Monday, April 1, 2013

'Opening Day' sales effort may be surest sign of an impending 'closing day' for one metro newspaper

This Sunday the Chicago Tribune managed to do something that I would have thought absolutely impossible just a few years ago: they published a baseball season preview for the Cubs and White Sox that was complete devoid of advertising.

On Friday I ended the week of posts with a look at the update of the MLB At Bat app. I also wrote about the fact that few newspapers have begun experimenting with mobile and tablets as vehicles for their special sections. Just two years ago there were signs that a few papers were moving in this direction, but a few experiments is all we saw.

Twenty years ago the excuse some newspapers executives would make for not creating new products is that the money brought in from the traditional special section was too great to risk diluting through introducing a digital component. The phrase used by a lot of newspaper guys was "switch business" – as in they didn't want to see any switch business, ads that simply were moved from one place to another. They wanted new dollars to be coming in. On Sunday I was anxious to see if the leading metro paper here, the Trib, would take still have the ability to produce a cash cow of a section – after all, this is a sports mad town with not one, but two major league teams. How hard could be it?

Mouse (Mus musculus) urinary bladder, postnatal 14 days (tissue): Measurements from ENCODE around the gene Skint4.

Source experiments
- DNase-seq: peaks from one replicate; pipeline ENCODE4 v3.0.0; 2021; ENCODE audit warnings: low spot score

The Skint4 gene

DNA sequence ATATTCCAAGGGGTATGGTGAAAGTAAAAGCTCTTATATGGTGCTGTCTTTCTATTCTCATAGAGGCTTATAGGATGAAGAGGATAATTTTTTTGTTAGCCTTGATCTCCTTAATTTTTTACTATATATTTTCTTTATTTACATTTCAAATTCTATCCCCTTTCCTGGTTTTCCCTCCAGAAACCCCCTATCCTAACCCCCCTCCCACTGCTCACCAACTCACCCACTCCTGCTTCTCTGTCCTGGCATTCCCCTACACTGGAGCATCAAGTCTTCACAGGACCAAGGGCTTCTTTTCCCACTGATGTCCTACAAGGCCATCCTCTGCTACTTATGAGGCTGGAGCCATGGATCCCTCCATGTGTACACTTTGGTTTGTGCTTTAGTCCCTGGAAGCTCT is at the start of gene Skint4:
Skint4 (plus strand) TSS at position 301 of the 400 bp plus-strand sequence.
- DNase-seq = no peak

Well, I got my answer when I asked my wife to look at the section (I was busy reading the International Herald Tribune on my iPad). She laughed and they exclaimed "there's not a single damn ad in here?" She was a former newspaper ad sales person herself, and still remembers selling those baseball sections.

Now I have to wonder just how low the sales price for the Chicago Tribune might end up being. You can be sure that baseball section won't be included in the banker's black book as proof of the paper's value. I think a good Kickstarter campaign should be all that's necessary to rustle up the funds to buy the venerable old newspaper property now. So, brother, can you spare a dime?